Table 3 shows Case 6 one more time. If we reduce the flow by 25% (Case 7) the pump discharge pressure will reduce to 297 psia. If we reduce it by 50% (Case 8) the pump discharge pressure will reduce to 271 psia. Cases 9 and 10 further reduce the flow. At 50 GPM (Case 10) 97% of the flow goes to Tank 3, the one at lower elevation. The discharge pressure is 258 psia which corresponds to 595 feet of head, a little over the static head to Tank 1.This effectively reproduces the system curve.

The calculations has been made to obtain work (KWhrs) required to fill both tanks. The number is fictitious as once one tank is full it cannot be filled any further. However, it is useful for comparison purposes. Once can save 11% of energy by reducing the flow by 25% and 19% by reducing the flow by 50%, for example by using a VFD. This assumes the same pump efficiency while in reality the efficiency may change. It may even be higher at 150 GPM (the design flow is 175 GPM). However power savings don’t change much by further reducing the flow (Cases 9 and 10). This is because the frictional losses were mostly eliminated. An interesting observation is that if we reduce flow by about 25% then, with the existing system, we will be able to simultaneously fill both tanks at the same time (about 6.5 hrs) without using any balancing valves (that cost capital and power). Reducing the flow by 50% still gives similar filling time of about 10 hrs (a valve on line to Tank 3 may balance the flow).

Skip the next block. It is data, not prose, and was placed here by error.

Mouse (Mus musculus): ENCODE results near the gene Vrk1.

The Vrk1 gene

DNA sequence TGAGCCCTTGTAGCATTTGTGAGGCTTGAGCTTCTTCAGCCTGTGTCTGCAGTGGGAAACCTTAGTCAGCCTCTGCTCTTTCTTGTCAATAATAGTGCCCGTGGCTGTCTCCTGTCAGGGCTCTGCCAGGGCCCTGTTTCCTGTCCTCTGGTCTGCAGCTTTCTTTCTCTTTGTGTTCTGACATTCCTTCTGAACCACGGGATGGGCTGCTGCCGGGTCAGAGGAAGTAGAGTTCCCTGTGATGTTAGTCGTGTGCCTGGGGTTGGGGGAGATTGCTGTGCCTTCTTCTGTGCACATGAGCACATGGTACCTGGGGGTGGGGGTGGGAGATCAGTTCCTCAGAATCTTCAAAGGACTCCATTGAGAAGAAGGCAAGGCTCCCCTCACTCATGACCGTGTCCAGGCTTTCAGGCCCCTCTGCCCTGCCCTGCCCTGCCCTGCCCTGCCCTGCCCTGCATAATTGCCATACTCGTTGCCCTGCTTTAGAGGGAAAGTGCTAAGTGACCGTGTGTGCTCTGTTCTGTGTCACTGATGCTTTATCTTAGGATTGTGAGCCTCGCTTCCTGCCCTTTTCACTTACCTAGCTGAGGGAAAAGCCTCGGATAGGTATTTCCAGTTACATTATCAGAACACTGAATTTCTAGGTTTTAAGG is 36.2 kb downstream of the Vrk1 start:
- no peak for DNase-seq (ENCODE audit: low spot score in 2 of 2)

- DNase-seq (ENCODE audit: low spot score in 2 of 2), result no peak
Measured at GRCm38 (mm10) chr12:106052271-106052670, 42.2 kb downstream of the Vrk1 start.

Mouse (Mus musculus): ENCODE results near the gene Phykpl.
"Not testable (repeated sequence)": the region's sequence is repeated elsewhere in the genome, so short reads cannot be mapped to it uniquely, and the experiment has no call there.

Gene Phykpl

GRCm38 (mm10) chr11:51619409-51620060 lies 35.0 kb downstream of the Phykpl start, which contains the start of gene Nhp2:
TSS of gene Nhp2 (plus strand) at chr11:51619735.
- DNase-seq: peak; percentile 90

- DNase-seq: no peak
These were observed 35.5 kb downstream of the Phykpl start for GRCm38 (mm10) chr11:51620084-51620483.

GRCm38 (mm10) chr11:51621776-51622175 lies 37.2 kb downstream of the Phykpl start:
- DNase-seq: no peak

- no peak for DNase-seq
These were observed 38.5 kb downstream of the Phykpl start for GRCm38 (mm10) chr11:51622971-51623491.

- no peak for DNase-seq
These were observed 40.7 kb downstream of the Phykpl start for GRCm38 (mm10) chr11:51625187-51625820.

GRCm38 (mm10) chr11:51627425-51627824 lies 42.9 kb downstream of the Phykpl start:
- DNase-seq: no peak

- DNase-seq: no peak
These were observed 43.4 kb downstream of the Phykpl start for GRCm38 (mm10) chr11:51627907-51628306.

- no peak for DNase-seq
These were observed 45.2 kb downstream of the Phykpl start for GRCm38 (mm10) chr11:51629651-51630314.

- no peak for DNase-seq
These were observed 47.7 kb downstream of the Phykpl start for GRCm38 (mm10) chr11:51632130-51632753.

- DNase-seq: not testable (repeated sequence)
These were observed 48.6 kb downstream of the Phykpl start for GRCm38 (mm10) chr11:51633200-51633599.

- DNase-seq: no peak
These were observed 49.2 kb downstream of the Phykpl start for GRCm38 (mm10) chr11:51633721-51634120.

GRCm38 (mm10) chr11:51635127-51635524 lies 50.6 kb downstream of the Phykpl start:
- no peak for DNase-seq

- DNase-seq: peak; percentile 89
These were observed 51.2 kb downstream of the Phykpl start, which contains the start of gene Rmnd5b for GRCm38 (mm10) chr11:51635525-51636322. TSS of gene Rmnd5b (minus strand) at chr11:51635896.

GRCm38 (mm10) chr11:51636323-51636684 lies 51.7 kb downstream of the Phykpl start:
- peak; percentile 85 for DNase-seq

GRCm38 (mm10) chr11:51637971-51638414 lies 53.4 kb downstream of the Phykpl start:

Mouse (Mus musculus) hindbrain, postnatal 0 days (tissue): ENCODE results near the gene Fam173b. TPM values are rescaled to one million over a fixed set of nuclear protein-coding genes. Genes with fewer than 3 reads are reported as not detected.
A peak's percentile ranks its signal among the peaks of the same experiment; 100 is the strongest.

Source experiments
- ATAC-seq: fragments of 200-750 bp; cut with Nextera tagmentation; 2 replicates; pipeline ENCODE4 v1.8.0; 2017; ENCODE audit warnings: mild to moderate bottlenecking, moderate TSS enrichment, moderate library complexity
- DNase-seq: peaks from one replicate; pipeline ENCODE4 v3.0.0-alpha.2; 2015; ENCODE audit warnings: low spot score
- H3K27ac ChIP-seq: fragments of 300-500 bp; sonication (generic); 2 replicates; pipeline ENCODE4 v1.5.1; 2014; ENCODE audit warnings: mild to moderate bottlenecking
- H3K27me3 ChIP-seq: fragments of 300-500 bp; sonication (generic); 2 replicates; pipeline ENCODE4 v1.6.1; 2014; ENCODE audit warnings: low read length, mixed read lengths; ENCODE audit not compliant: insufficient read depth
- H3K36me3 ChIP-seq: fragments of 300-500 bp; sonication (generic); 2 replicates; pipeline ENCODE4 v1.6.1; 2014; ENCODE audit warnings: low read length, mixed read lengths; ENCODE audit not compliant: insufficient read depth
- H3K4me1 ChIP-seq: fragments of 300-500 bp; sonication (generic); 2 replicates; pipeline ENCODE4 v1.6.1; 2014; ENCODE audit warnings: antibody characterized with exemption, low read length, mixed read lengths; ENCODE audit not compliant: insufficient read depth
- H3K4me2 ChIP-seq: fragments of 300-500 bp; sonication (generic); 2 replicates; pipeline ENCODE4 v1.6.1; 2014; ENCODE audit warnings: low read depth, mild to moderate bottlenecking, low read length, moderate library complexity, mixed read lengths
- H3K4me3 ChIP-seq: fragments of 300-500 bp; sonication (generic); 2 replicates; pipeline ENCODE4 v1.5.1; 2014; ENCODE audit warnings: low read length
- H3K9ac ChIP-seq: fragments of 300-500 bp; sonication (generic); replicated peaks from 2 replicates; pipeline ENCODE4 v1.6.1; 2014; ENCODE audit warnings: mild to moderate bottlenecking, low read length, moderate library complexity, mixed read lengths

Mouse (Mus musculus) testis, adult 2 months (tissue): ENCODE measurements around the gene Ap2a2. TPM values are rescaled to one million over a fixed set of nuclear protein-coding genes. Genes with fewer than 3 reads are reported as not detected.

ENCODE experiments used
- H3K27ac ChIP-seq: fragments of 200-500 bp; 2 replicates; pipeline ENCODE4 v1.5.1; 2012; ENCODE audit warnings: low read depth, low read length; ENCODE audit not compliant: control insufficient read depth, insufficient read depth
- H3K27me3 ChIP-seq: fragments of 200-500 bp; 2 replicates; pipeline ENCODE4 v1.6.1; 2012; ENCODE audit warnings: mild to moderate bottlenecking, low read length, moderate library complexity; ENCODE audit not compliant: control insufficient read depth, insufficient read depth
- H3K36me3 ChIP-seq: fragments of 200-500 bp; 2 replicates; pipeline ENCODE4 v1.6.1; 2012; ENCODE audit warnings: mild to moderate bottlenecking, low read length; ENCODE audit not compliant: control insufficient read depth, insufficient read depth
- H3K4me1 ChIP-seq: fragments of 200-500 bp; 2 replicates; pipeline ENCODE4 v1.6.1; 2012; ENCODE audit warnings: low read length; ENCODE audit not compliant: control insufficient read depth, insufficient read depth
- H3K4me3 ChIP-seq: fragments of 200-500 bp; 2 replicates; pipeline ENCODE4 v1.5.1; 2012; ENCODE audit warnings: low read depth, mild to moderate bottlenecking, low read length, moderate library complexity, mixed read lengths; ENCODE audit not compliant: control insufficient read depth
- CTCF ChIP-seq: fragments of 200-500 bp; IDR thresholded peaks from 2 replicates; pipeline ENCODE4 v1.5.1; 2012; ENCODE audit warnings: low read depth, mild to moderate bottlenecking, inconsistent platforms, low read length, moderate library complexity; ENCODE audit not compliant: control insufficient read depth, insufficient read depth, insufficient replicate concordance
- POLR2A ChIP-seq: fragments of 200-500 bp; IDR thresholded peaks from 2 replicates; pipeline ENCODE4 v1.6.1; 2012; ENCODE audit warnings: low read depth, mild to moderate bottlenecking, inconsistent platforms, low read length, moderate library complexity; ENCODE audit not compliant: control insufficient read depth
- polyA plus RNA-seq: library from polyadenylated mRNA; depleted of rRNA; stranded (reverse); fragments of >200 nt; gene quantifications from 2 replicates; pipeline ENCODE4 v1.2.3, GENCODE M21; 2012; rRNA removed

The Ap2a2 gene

Fig. 4

Shows simulated system curve (assuming underestimated pressure reading).

Table 4

Table 4 shows simplified economic analysis of installing a VFD. We may or may not have to install a new motor. If we run the pump at night (colder ambient) we may be able to use the old motor without overheating. The new motor cost is about $100/HP. The VFD cost is $50/HP to $240/HP. The power NPV is assumed to be $2000/KW. The VFD loss is 3-5% (assumed 3%). If we get a dirt-cheap VFD, and reduce the flow by 25%, we only save only by keeping the old motor. If we reduce flow by 50% we save with and without a new motor. If we assume an average-priced VFD we only save by reducing the flow by 50% and keeping the old motor. Again, this assumes constant efficiency which may not be the case. There is some VFD cost where, even including the motor cost, the cost of retrofit breaks even with the power savings.


Reduce flow to about 75-100 GPM (by 50%) while saving 19-22% of power (16% assuming 3% VFD loss) and filling the two tanks for about 10 hrs. It may or may not require a balancing valve on line to Tank 3.

Another way to reduce the flow is to change pump’s wheel, change its geometry, or buy a new pump. The old pump can be sold or traded in.